Germany Works to Mend Fences With U.S.
As long-rumored talk of moving U.S. troops out of Germany solidifies into concrete plans, German officials are denying the movement stems from their refusal to back the U.S.-led war in Iraq. But without showing remorse for their antiwar stance, they also appear to be eager to mend fences and are dispatching a flurry of diplomats to the U.S.
German Defense Minister Peter Struck travels to Washington today for a NATO meeting and hopes to chat with U.S. Defense Secretary Donald H. Rumsfeld.
Chancellor Gerhard Schroeder is also sending his national security advisor, Bernd Muetzelburg, to Washington this week to meet with his U.S. counterpart, Condoleezza Rice. Bush’s national security advisor deemed U.S.-German ties poisoned during Schroeder’s successful September campaign for reelection on an antiwar platform.
In mid-May, U.S. Secretary of State Colin L. Powell is expected to visit Germany, and although Schroeder is scheduled to be on an Asian tour at the time, German and U.S. officials say the chancellor is eager to accommodate President Bush’s chief envoy whenever he arrives.
The Pentagon’s stated reasons for shifting some training bases from Germany to new or aspiring NATO members in Eastern Europe has been the need for smaller, more mobile units in locales closer to Middle Eastern zones of potential conflict. But the planned downsizing here is also seen by critics of German policy, outside this country and within, as motivated in part by Washington’s desire to economically reprimand old allies who failed to back the war in Iraq.
While spokesmen for Schroeder and Struck contend there are neither definite nor punitive plans for moving U.S. troops out of this country, others concede the withdrawals are a looming reality that will hurt Germans in their pocketbooks as well as their pride.
“Through the grave mistakes of the federal government in its relations with the United States in recent months, those forces in Washington wanting to reduce the U.S. troop presence in Germany in favor of states in Central and Eastern Europe have been strengthened,” said Friedbert Pflueger, a veteran security expert in parliament with the conservative Christian Democratic Union. Urging Schroeder to abandon his “foolish and divisive policies,” Pflueger warned that the dispute with U.S. leaders threatened “considerable political and economic consequences” for Germany, home to 80% of the 112,000 U.S. troops in Europe.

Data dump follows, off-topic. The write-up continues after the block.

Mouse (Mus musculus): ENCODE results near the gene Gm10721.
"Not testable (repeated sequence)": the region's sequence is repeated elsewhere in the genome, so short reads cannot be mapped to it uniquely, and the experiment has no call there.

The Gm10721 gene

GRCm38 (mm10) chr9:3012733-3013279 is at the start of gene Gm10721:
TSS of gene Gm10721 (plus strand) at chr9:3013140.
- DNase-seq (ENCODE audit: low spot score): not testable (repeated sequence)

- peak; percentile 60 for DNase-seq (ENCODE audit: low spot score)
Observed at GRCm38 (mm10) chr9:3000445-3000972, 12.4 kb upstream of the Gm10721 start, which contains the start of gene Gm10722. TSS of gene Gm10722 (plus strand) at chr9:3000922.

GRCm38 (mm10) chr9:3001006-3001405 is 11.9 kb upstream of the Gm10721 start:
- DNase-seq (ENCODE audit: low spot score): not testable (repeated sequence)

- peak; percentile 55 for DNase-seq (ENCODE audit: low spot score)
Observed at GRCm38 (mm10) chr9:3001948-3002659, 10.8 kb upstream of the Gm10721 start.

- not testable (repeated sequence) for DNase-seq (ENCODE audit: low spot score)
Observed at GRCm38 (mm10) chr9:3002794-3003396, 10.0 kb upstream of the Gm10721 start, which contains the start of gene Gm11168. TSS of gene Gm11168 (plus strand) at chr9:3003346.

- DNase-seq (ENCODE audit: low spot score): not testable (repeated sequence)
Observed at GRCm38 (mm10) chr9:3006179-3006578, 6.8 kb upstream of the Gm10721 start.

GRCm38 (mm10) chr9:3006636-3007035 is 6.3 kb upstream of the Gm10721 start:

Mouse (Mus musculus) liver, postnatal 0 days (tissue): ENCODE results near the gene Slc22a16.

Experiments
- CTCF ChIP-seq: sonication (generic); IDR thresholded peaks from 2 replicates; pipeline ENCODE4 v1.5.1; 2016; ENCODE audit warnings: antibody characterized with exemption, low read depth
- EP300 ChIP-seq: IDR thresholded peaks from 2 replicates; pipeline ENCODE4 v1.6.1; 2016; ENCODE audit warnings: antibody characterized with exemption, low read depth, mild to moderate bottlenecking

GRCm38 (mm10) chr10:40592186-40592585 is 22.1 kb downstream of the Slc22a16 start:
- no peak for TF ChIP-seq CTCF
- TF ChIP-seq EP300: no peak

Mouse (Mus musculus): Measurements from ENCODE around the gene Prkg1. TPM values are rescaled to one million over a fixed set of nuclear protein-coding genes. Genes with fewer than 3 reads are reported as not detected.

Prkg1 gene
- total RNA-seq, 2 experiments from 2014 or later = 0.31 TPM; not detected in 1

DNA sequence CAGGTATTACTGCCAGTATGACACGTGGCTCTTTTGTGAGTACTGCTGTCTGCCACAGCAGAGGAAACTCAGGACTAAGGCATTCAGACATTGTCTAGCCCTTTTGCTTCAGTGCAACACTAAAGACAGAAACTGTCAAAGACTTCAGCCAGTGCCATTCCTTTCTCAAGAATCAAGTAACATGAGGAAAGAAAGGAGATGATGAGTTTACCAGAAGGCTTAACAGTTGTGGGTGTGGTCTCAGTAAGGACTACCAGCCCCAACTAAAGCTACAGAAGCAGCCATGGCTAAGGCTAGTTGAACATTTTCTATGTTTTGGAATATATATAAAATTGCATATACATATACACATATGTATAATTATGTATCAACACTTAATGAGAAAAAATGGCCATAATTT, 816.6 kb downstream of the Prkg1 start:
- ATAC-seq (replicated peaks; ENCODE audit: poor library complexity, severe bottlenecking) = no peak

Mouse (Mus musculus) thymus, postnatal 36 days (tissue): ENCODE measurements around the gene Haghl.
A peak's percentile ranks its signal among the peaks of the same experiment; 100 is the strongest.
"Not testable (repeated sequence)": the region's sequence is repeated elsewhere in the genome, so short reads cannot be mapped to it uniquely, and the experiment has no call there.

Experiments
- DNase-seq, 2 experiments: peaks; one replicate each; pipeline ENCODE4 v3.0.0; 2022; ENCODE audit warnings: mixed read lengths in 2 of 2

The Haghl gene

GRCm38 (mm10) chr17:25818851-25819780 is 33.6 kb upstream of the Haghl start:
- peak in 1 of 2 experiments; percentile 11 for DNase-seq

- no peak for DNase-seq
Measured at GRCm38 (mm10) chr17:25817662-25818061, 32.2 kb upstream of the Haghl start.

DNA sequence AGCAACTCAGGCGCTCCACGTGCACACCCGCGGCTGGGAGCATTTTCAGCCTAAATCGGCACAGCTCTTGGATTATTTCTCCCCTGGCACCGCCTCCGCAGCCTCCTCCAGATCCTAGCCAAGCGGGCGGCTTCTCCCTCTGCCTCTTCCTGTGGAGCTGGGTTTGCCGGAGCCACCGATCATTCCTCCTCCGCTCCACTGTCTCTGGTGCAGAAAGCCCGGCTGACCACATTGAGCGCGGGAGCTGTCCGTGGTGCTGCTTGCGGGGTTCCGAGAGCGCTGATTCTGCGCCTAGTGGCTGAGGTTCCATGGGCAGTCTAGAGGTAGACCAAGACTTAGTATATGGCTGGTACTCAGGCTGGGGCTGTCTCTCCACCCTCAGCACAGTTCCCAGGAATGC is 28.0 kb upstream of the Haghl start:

A U.S. Army statement issued from Wiesbaden on Thursday said 3,700 U.S. troops will withdraw from five bases in Hesse, the state that surrounds Frankfurt, in 2007 and 2008. Five thousand dependents will be leaving more rural outposts. The closings will mean the direct loss of 230 German jobs at the bases and are likely to inflict deeper economic harm on small communities that depend on U.S. patronage of their shops, restaurants and services.
Hesse is also the current home of the Army’s 1st Armored Division, which is deploying its 16,500 troops to Iraq over the next two weeks for peacekeeping duties and is not expected to return to its Wiesbaden locale after that mission.
The Army statement, informing the Hesse government of its plans, attributed the decisions to a strategic restructuring of U.S. forces in Europe. But amid the strains inflicted on U.S.-German relations by Berlin’s vocal opposition to the Iraq war, the announcement at the state rather than the federal level has produced fresh fodder for political squabbling between the governing left and the more pro-American right.
“I cannot give a statement for the government when it hasn’t been informed on an official basis,” Schroeder’s spokesman, Bela Anda, replied when asked about the U.S. reduction plans.
A Defense Ministry official who spoke on condition he not be named said Struck probably would be informed of the impending changes during his meetings in Washington. Struck will be in Rumsfeld’s company at a NATO defense ministers session and hopes to have bilateral talks with his U.S. counterpart before returning to Berlin on Tuesday, the official said.
Independent analysts tend to agree with the logic of the move to less expensive and more strategically located venues. But they also share the conservatives’ view that the reductions are at least partly motivated by a Washington wish to reward new allies such as Poland, Romania and Bulgaria with economy-boosting bases while showing its pique with what Rumsfeld calls “old Europe.”
“It mostly has to do with geography. NATO’s borders are moving east and south. So is its strategic concept. There is more to be on guard for in the Mediterranean or the Black Sea than in Central Europe,” said Frank Umbach, a security analyst at the German Society for Foreign Policy, a Berlin-based think tank.